Facebook’s (NASDAQ: FB) market cap is more than 20x Twitter’s (NYSE: TWTR).
It has nearly 10x the daily active users.
In Q3, Facebook’s average revenue per user (ARPU) was $7.89, while Twitter’s was estimated at $4.30.
Many are ready to give up on Twitter. Or they did years ago. I agree with the naysayers in some respects: Twitter has dropped the ball on innovation – though this is changing – and it will never come close to catching Facebook.
That said, the market is too pessimistic about Twitter’s long-term prospects. Particularly following the company’s Q3 earnings release.
User Growth Disappointed
In Q3, Twitter’s monetizable daily active user (mDAU) base grew 29% yoy to 187 million. That sounds great until you consider that it was only a 1 million user gain from the previous quarter and fell short of expectations of 195 million users.
Revenue was up 15% yoy to $936.2 million, well above consensus estimates of $777.3 million. But it didn’t matter. Twitter shareholders dumped the stock; shares closed down more than 21% following the report.
TWTR has since recovered some of those losses, but is still trading nearly 9% shy of where it was just prior to the earnings release.
I was also disappointed with the user growth, but felt that the revenue growth didn’t get enough attention. Ad revenue makes up the lion’s share of Twitter’s top-line. It was up 15% yoy to $808 million in Q3, after being down 22% yoy in Q2. The pandemic has created a tough advertising environment, and it was quite possible that Twitter wasn’t going to return to double-digit revenue growth until 2021. That it did so in Q3 shouldn’t be overlooked.
Twitter is Starting to Innovate
You won’t mistake Twitter for Square (NYSE: SQ) – the other company that CEO Jack Dorsey runs – which has made innovation a part of its identity. But Twitter knows that it hasn’t innovated enough, and is taking steps to improve on that front. Dorsey said the following on the Q3 earnings call:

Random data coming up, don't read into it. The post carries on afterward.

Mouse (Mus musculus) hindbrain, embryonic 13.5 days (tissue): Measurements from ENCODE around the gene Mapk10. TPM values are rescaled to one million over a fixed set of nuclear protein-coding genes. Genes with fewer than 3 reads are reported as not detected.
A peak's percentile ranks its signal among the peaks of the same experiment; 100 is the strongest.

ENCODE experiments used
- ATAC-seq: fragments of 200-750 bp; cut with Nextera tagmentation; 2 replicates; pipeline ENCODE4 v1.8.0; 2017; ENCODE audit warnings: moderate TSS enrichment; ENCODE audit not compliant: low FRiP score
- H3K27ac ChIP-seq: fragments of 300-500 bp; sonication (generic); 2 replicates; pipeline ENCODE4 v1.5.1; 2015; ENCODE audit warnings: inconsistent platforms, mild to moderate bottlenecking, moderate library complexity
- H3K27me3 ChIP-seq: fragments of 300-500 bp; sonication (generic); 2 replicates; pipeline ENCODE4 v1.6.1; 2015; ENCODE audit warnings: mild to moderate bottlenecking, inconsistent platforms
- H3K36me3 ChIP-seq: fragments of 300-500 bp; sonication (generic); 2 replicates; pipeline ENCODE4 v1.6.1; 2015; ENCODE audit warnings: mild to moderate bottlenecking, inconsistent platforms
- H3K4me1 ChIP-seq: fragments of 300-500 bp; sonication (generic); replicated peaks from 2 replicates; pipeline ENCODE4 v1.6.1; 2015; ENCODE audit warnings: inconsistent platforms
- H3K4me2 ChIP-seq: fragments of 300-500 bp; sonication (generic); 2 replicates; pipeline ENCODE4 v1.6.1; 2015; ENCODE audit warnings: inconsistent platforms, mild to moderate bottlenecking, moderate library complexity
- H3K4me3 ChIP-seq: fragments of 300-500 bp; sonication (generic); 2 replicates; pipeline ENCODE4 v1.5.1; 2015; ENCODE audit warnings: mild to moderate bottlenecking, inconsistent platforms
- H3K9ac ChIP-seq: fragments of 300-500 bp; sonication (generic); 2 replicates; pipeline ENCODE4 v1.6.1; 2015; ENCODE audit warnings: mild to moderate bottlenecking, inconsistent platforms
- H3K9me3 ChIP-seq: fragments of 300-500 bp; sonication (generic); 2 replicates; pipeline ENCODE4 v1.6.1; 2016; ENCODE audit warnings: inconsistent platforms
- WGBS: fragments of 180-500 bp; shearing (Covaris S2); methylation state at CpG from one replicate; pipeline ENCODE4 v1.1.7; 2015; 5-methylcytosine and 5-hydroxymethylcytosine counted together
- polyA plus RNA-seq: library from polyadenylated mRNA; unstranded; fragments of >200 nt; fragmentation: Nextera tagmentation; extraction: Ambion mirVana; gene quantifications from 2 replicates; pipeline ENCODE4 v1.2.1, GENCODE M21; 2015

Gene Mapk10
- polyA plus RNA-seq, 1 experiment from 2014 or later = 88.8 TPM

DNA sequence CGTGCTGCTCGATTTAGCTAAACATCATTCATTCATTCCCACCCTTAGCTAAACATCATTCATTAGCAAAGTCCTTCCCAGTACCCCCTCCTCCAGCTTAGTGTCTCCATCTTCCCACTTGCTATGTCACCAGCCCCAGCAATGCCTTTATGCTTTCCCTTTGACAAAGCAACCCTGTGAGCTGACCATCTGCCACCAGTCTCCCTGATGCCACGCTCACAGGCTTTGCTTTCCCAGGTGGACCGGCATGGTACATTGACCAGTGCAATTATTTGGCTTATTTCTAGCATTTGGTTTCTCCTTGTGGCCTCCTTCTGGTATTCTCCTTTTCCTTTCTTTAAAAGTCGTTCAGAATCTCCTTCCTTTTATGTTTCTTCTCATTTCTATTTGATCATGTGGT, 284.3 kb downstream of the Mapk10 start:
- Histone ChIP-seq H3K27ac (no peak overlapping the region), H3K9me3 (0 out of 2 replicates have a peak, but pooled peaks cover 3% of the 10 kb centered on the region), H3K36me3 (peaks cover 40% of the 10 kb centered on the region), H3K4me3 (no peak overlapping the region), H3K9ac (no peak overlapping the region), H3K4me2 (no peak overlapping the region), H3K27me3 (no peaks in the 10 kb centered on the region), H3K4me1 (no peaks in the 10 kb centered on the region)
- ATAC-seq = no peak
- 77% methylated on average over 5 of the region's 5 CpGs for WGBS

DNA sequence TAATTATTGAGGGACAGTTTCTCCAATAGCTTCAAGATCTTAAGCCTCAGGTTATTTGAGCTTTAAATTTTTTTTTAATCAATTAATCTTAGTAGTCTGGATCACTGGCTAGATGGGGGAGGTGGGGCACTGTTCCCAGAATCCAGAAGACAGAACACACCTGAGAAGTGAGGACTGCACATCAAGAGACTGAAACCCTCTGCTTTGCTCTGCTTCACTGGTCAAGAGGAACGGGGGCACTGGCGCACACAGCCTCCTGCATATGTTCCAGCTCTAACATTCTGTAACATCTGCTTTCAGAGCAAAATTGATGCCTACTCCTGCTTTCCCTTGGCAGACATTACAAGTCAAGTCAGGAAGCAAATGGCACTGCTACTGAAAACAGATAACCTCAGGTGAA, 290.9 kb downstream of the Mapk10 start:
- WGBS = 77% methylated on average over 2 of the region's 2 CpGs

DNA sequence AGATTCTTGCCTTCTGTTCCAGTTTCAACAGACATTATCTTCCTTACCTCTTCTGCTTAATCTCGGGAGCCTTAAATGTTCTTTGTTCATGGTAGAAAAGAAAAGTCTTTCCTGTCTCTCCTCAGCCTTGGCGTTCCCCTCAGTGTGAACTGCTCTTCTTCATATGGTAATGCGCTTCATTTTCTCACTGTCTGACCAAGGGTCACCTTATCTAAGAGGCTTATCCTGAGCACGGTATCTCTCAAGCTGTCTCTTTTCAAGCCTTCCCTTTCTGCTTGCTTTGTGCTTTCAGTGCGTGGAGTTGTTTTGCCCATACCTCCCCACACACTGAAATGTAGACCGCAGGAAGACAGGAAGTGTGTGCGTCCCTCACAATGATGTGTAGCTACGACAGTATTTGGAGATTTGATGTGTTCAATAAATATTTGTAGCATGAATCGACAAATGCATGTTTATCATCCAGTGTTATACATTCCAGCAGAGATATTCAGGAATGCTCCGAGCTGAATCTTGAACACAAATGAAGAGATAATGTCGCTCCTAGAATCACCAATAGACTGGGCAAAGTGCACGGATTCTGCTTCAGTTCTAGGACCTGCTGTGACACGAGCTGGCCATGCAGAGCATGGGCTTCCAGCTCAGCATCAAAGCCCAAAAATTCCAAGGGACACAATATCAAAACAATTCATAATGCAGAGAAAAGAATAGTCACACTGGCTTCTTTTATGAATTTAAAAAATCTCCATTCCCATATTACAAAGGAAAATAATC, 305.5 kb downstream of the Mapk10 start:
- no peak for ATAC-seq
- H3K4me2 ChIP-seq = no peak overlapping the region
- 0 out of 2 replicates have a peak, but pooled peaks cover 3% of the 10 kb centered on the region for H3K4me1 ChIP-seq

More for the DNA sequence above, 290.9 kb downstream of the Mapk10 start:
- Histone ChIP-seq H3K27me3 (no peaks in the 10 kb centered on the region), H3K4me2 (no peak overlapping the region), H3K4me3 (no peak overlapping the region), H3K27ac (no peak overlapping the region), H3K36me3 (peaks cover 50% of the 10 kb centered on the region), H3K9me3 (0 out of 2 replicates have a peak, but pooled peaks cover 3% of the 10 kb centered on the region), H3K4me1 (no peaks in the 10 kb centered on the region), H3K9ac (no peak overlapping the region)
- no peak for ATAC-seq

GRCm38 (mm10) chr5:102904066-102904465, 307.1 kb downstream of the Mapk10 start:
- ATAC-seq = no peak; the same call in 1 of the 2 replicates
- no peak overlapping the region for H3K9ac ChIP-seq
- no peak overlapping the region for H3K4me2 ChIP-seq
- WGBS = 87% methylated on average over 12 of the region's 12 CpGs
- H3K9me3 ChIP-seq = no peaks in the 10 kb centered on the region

“We’re getting better and better at recommending things that are going to be relevant to more people. And that said, we saw 70 million accounts follow topics, which is up 40% quarter-over-quarter and we now have over 5,000 topics and interests, which is over, which is up 25% quarter-over-quarter. All this gives us much stronger signal because it's much more direct intent.”
In addition to “topics,” Twitter has been considering subscription and commerce opportunities. The details remain to be seen, but careful experimentation with new ideas will move Twitter forward in the long-run – and be a boon for shareholders.
What’s important is that Twitter doesn’t lose sight of what made it special in the first place: the ability to distribute content in an unobtrusive manner.
What About Censorship?
People on both sides of the political aisle have been unhappy with Twitter’s censorship decisions. Some say that Twitter has done too much, and others say that the platform hasn’t done enough.
Either way, I expect Twitter to find a sensible middle ground in the long-run where they can eliminate harmful content but not threaten the platform’s ability to give everyone – or everyone that behaves respectfully – a voice.
Twitter, like Facebook, has so many advertisers. Even if Twitter loses a few, it won’t make much of a dent on the bottom-line.
Twitter Has Untapped Potential
Glass half-empty: Twitter has fallen short of its potential, and growth is going to stall out.
But I choose to look at it glass half-full: Twitter has a lot of untapped potential. There are signs that Twitter is going to figure this out – and if it does – the platform has immense upside. Again, Facebook has nearly 10x Twitter’s user base and almost double its ARPU. If Twitter is able to gain ground in one – or both – of those metrics, shares would have a lot of room to run.
I like the odds of that happening and that’s why I recommend buying and holding TWTR.
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